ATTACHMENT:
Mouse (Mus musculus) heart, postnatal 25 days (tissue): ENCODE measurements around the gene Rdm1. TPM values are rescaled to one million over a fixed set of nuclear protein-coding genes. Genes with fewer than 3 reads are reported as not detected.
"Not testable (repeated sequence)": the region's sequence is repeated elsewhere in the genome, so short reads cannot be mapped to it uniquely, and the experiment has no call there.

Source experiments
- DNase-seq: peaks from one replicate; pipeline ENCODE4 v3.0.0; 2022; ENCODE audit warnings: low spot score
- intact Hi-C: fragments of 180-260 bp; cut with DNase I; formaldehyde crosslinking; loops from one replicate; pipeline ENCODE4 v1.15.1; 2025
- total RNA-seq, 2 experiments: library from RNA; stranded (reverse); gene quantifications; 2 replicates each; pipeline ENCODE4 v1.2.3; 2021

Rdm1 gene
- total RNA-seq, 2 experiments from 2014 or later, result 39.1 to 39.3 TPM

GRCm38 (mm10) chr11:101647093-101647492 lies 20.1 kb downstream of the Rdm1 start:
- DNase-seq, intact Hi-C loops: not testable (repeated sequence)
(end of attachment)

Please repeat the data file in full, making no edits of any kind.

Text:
Mouse (Mus musculus) heart, postnatal 25 days (tissue): ENCODE measurements around the gene Rdm1. TPM values are rescaled to one million over a fixed set of nuclear protein-coding genes. Genes with fewer than 3 reads are reported as not detected.
"Not testable (repeated sequence)": the region's sequence is repeated elsewhere in the genome, so short reads cannot be mapped to it uniquely, and the experiment has no call there.

Source experiments
- DNase-seq: peaks from one replicate; pipeline ENCODE4 v3.0.0; 2022; ENCODE audit warnings: low spot score
- intact Hi-C: fragments of 180-260 bp; cut with DNase I; formaldehyde crosslinking; loops from one replicate; pipeline ENCODE4 v1.15.1; 2025
- total RNA-seq, 2 experiments: library from RNA; stranded (reverse); gene quantifications; 2 replicates each; pipeline ENCODE4 v1.2.3; 2021

Rdm1 gene
- total RNA-seq, 2 experiments from 2014 or later, result 39.1 to 39.3 TPM

GRCm38 (mm10) chr11:101647093-101647492 lies 20.1 kb downstream of the Rdm1 start:
- DNase-seq, intact Hi-C loops: not testable (repeated sequence)